Anatomy of a Low Level Performance Improvement

The past two weeks have been an enlightening time as we discovered a massive tamarin performance bottleneck on one of the V8 benchmark's. Consider the following ActionScript code:

public function am(i:int,x:int,w:BigInteger,j:int,c:int,n:int,_this:BigInteger):int {
        var this_array:Vector.<int> = _this.array;
        var w_array:Vector.<int>    = w.array;
 
        var xl:int = x&0x3fff, xh:int = x>>14;
        while(--n >= 0) {
            var l:int = this_array[i]&0x3fff;
            var h:int = this_array[i++]>>14;
            var m:int = xh*l+h*xl;
            l = xl*l+((m&0x3fff)<<14)+w_array[j] + c;
            c = (l>>28)+(m>>14)+xh*h;
            w_array[j++] = l&0xfffffff;
        }
        return c;
}

This method is the most critical path for the Crypto benchmark. Due to the nature of the verifier (which should get fixed), many of the additions are computed as floating point additions. This forces JIT compiled code to contain many integer to floating point value conversions.

According to the verifier, the result of the addition is a floating point value. However, the actual value of the result is an integer type. Once the result is converted into an integer, the integer value is used as an index to access an element of an integer vector. The result is that the JIT compile code converts an integer to a float, adds two floating point values, then converts the addition result back to an integer in a very tight loop.

To convert from a floating point number (ActionScript Number Type) to an integer, tamarin was calling a method integer_d_sse2, which for the most part was using the x86 instruction cvttsd2si. This single instruction truncates a floating point into an integer. However, due to some corner case in the ActionScript spec, integer_d_sse2 had to do some extra check to ensure that the converted integer value was correct. However, in the Crypto benchmark, the corner cases never happened, and tamarin was paying the call overhead every time to in a very tight loop.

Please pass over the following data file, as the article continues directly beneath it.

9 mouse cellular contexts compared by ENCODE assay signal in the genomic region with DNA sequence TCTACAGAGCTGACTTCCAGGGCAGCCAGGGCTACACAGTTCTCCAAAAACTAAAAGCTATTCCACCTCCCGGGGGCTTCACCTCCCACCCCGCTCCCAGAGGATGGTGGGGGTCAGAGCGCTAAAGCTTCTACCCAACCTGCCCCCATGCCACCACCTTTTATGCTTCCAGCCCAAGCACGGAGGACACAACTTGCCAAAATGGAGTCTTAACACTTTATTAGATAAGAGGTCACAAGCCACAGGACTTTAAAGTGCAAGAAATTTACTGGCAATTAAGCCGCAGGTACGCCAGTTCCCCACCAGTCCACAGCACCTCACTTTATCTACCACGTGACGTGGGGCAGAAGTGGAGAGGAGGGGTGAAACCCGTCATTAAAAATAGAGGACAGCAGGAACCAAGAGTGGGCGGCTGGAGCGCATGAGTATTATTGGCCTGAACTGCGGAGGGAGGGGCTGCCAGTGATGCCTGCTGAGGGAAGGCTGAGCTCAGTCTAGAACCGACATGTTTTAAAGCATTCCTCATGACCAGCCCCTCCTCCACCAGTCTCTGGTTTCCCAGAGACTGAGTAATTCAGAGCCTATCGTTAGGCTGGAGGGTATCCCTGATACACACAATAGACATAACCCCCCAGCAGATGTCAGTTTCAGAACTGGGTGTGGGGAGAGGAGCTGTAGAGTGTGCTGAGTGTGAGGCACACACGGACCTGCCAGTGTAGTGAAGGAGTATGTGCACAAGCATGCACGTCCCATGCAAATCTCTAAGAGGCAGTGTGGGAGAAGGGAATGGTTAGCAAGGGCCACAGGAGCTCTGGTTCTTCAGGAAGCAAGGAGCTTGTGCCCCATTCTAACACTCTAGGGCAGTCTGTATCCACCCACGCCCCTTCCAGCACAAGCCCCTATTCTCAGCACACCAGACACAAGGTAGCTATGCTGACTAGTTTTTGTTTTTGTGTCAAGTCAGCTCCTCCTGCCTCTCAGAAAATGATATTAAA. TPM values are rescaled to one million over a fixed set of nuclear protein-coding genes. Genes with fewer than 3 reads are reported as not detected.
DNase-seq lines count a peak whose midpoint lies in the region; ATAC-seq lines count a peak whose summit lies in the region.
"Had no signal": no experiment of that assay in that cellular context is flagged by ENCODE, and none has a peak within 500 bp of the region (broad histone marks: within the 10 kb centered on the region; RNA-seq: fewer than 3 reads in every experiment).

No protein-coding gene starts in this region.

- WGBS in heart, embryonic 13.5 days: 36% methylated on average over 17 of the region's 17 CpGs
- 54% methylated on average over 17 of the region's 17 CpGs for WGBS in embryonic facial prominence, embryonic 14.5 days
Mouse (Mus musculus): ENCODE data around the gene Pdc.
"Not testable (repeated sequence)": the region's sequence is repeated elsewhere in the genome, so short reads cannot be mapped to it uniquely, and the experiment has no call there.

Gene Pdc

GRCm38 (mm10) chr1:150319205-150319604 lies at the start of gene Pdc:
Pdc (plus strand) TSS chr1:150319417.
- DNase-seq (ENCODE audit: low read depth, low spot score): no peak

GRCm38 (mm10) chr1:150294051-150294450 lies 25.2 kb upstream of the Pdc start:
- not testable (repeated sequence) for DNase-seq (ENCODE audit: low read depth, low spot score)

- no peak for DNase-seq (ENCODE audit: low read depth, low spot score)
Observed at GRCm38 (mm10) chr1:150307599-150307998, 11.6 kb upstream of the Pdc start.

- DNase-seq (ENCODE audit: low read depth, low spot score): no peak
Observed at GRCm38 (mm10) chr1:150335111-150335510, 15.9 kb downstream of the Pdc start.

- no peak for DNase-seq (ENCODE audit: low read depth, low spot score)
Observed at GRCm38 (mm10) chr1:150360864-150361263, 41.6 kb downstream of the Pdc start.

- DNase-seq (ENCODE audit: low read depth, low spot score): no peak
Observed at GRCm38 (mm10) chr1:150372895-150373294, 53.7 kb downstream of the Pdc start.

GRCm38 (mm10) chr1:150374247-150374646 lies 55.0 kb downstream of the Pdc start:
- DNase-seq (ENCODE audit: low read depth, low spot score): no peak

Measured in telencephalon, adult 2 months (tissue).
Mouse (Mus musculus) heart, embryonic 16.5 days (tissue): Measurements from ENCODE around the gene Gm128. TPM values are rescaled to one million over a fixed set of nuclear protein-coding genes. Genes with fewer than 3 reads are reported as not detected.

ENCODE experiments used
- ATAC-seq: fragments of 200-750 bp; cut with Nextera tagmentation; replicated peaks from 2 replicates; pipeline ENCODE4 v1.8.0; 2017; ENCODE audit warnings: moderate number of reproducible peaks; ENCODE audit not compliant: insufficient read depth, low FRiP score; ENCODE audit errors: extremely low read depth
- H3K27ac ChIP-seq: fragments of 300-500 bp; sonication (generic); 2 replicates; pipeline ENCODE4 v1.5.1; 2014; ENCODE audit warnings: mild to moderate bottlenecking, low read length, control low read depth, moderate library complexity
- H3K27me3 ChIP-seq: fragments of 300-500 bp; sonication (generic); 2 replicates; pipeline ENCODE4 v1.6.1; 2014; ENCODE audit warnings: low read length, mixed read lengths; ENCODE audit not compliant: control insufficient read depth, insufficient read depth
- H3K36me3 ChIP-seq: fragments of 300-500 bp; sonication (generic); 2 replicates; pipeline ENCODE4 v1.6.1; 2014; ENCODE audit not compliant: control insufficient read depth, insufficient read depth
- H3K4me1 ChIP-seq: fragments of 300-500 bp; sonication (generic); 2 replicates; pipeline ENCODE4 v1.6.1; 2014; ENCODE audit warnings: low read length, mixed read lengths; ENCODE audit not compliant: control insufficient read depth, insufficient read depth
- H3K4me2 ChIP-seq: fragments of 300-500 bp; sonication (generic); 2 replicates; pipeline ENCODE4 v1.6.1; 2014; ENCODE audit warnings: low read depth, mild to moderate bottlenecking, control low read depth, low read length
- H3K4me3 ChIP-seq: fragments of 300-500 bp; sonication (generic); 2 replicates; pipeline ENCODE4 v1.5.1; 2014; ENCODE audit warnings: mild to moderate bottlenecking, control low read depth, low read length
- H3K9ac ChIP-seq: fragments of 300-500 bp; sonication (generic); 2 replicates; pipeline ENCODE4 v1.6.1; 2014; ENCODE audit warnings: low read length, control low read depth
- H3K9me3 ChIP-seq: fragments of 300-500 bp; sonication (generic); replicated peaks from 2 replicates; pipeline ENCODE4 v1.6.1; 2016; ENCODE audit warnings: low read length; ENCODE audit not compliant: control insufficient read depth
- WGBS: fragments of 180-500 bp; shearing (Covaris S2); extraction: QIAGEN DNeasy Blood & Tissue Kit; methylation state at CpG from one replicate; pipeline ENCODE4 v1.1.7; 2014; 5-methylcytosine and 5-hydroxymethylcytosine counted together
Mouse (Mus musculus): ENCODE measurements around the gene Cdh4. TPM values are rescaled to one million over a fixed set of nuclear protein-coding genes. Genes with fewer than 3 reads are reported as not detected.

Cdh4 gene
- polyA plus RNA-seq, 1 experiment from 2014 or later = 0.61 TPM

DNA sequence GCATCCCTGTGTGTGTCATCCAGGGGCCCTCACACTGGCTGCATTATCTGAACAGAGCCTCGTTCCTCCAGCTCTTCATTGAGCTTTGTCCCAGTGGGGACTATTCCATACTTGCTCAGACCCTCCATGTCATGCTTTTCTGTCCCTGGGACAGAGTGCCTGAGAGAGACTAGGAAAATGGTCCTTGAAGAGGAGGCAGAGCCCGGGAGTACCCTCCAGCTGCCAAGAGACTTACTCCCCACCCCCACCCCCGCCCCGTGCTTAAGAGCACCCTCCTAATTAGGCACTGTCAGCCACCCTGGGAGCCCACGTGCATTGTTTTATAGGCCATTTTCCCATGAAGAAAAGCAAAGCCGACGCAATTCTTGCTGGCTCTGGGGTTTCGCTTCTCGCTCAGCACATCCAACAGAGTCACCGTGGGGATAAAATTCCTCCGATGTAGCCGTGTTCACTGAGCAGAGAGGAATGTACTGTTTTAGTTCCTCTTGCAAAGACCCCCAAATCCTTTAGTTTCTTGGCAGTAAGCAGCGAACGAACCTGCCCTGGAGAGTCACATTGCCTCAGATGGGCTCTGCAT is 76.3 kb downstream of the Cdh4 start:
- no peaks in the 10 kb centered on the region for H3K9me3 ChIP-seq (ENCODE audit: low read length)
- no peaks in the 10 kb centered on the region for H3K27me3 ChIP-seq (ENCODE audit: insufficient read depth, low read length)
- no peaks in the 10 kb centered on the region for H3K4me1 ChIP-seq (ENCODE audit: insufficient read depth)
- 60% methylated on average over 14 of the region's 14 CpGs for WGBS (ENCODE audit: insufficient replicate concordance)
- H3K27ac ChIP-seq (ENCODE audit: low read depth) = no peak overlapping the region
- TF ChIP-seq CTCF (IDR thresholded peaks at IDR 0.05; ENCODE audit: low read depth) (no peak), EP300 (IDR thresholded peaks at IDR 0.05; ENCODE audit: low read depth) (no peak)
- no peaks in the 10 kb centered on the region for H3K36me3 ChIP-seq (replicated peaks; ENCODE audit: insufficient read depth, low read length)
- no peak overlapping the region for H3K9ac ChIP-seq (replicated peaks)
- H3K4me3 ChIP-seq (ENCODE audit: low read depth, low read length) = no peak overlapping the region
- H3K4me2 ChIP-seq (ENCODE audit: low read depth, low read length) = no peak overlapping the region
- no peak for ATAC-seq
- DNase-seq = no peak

int AvmCore::integer_d_sse2(double doubleValue) {
    int intval;
    _asm {
        cvttsd2si eax, doubleValue
        mov intval,eax
    }
 
    if (intval != 0x80000000)
        return intval;
    else 
        return doubleToInt32(doubleValue);
}

Once we inlined the x86 cvttsd2si instruction, along with a small check in the corner cases, the performance of the Crypto benchmark increased by 40%. 40% from one single small inlining in a hot method. In addition, Werner Smith, upon measuring the improvement from inlining the floating point to integer conversion, decided to inline the get/set integer vector methods.

The original C++ integer vector get/set methods are:

int VectorClass::_getNativeIntProperty(int index) const {
    if( m_length <= uint32(index) ) {
        throw new RangeError(...)
    }
    return m_array[index];
}

void VectorClass::_setNativeUintProperty(uint32 index, int value) {
    if (m_length <= index) {
        grow(index+1);
        m_length = index+1;
    }
 
    m_array[index] = value;
}

This was inlined to only the check that the index being set in the vector is less than or equal to the length of the vector. Otherwise, call an error. This inlining optimization improved the performance of the Crypto benchmark by another 20%. In total, by inlining two very small methods, the performance of the Crypto v8 benchmark shot up an impressive 52%.

You can follow the performance improvement in other benchmarks at bugzilla. Checkout this link for inlining the floating pointer to integer instruction and here for inlining the integer vector get/set property methods.